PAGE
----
Hydraulics for Determination of the Ecological Reserve for Rivers
Report No 1174/1/04
BACKGROUND AND MOTIVATION
Water resources in South Africa are limited and their management and protection is critically important for the sustainable economic and social development of the country. Over the last 10 years an effort related to developing policies, structures and methodologies for the management and protection of South African water resources has been made. The Department of Water Affairs and Forestry and other agencies (including DEAT and the Department of Agriculture) responsible for natural resource management have been developing approaches for making decisions on resource protection and management (DWAF, 1999). A number of institutions and organizations, such as the Water Research Commission (WRC), Institute for Water Research (IWR), Southern Waters, Centre for Water in the Environment (CWE), Freshwater Research Unit, South African National Parks, Council for Scientific Industrial Research (CSIR), have contributed to research and development of methods and approaches related to protection of South African rivers.
As a result, a variety of new policies, tools, approaches and procedures have been developed including:
The National Water Act (No.36 of 1998) (NWA) has been developed to fundamentally reform the law relating to water resources. A major innovation of the Act is the incorporation of the concept of the Reserve. The Reserve consisted of two parts: “Basic Human Needs Reserve” and “Ecological Reserve”. Implementation of the NWA requires that an ecological Reserve be determined for all significant resources, with those for which development is planned receiving priority attention. Ecological Reserve determination is an estimation of the environmental flow requirements (EFR) of different components of a river. It focuses on the amount of water required to maintain the system in a particular ecological condition. The estimation of flow for different aquatic components has required development of suitable methodologies and approaches.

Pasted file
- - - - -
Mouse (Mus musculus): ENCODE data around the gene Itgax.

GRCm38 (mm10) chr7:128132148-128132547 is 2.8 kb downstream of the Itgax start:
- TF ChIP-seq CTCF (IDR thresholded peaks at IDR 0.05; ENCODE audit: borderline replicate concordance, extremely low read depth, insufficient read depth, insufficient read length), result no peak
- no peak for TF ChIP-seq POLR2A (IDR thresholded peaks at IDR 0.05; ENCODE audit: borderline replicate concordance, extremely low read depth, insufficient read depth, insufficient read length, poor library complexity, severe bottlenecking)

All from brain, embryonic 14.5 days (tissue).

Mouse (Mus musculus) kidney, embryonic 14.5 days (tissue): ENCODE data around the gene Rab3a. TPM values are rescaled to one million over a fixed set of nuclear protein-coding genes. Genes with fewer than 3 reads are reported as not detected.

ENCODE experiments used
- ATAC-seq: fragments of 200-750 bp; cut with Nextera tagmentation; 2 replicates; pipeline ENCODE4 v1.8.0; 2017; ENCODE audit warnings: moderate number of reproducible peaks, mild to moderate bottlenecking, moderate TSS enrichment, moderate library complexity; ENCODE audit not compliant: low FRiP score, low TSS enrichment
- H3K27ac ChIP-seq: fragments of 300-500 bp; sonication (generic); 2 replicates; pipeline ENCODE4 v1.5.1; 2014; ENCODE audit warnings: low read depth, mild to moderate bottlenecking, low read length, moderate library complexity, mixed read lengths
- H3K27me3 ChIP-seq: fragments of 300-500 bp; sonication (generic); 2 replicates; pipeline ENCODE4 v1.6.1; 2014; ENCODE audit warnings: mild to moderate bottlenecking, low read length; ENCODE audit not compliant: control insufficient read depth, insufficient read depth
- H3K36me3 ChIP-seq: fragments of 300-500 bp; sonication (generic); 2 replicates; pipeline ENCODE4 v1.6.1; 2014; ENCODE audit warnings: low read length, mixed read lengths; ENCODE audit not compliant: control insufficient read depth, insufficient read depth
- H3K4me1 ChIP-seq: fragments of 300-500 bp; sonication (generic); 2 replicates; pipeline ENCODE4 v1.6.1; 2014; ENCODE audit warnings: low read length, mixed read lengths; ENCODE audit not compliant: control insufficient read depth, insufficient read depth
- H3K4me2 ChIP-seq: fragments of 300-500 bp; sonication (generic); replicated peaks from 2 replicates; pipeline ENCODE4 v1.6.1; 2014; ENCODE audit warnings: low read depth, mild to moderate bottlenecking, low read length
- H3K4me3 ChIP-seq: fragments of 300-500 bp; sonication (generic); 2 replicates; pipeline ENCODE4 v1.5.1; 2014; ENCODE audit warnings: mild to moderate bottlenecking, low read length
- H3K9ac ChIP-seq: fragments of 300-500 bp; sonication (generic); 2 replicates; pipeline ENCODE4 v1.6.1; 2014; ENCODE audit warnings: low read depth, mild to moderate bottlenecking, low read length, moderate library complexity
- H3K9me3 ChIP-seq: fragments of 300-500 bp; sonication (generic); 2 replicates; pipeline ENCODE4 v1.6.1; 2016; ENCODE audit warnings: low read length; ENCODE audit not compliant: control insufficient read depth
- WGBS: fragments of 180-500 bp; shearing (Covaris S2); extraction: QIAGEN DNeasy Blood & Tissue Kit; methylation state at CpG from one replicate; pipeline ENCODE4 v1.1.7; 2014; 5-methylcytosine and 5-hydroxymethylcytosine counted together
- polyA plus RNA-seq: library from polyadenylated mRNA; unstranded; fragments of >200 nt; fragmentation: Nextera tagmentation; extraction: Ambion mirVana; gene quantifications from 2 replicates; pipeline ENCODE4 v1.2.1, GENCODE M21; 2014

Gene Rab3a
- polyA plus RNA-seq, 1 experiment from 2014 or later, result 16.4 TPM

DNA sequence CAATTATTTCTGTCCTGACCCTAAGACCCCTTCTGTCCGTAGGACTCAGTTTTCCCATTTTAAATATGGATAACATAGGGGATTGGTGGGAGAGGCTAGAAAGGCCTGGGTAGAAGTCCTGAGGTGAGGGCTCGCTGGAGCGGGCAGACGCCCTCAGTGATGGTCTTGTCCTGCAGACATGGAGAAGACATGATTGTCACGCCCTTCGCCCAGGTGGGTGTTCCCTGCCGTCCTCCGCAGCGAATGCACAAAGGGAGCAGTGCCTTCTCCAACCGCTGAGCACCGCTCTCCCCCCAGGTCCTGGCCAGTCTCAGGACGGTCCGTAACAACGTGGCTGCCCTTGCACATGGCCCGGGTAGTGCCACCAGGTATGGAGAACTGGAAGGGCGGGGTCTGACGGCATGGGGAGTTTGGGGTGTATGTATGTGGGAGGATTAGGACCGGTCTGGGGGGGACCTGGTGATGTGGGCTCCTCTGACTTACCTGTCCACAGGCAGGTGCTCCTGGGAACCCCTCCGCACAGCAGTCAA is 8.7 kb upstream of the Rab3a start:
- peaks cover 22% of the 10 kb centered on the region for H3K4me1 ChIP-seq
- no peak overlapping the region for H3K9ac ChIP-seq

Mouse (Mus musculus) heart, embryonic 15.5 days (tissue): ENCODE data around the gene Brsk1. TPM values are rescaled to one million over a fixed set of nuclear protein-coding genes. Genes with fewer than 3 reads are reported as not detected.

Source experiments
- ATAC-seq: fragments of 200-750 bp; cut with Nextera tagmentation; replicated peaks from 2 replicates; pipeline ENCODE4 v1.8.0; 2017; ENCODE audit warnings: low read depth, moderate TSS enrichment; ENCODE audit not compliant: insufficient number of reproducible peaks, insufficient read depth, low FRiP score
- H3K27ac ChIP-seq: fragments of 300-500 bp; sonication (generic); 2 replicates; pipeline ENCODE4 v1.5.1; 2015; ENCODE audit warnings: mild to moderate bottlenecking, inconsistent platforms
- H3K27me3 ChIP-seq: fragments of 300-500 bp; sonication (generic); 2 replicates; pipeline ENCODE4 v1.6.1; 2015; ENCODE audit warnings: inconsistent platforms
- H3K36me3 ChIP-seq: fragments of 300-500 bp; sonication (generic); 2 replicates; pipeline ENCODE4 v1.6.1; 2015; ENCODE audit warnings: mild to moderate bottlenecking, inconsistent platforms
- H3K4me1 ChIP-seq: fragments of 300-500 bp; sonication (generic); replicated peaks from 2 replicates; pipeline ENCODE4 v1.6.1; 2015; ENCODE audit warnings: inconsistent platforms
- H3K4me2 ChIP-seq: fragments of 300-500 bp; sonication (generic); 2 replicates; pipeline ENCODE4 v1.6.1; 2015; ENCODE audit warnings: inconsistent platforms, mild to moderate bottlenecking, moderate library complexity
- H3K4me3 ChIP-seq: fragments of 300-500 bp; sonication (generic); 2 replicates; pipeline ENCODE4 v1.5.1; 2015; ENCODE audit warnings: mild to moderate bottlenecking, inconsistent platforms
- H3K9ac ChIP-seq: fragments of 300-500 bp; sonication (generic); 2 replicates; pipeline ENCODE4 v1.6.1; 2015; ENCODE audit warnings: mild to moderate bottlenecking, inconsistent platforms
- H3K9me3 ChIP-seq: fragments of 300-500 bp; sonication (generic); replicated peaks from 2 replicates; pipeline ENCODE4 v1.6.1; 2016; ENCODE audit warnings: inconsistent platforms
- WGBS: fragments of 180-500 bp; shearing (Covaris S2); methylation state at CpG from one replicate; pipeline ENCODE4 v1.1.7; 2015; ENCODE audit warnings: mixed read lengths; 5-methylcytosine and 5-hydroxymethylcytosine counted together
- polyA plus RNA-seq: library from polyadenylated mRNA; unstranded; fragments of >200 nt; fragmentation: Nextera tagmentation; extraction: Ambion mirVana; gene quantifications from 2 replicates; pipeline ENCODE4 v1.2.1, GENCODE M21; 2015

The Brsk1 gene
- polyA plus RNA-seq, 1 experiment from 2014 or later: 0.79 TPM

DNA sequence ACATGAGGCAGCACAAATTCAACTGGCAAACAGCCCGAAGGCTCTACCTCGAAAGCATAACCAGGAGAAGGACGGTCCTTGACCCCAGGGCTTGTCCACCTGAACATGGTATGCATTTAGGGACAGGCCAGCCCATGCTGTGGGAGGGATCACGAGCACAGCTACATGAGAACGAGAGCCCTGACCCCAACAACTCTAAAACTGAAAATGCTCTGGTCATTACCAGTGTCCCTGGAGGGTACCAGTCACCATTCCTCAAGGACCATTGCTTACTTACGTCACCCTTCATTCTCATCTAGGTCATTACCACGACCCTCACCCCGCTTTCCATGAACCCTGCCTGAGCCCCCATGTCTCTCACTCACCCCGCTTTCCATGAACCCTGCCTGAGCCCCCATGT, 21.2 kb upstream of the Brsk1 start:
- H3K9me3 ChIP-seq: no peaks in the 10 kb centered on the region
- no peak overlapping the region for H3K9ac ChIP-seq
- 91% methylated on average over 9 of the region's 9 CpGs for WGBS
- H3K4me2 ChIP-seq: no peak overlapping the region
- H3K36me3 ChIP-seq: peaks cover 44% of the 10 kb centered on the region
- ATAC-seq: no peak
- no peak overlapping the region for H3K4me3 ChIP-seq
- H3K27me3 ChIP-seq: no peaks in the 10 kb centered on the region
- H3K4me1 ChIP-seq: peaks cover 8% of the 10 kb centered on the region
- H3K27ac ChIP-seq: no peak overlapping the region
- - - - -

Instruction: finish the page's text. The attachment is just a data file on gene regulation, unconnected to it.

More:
In South Africa, activities addressing the development of holistic methods for assessing EFR of rivers were initiated in 1989 (King and Tharme, 1994). Since 1989, two comprehensive holistic methods namely the Building Block Methodology (BBM) and Downstream Response to Imposed Flow Transformations (DRIFT) as well as a more recent method, the Flow Stressor-Response (FS-R) (designed to be used on its own or as part of holistic methods such as the BBM and DRIFT), have been developed. These have to incorporate hydraulic analyses to provide the critical link between the hydrology and the other factors necessary to set the EFR.
Current methods of river hydraulics are, however, based to a large degree on principles that are more appropriate to high flows and flood analysis than the low flows characteristic of EFR. Furthermore, hydraulic characterization is generally limited to transects or cross-sections, and does not adequately describe conditions of river sites and/or river reaches. Most hydraulic analysis techniques currently used in EFR assessment were developed originally for engineering applications and many underlying concepts and procedures are inappropriate for environmental applications. There is consequently an urgent need to define the role of hydraulics within the context of EFR for rivers. This requires a fairly radical assessment of what hydraulic characterizations are important for assessing ecological functioning, and the development of appropriate methods for measuring, describing and predicting them.
The statement of objectives as specified in the contract is as follows: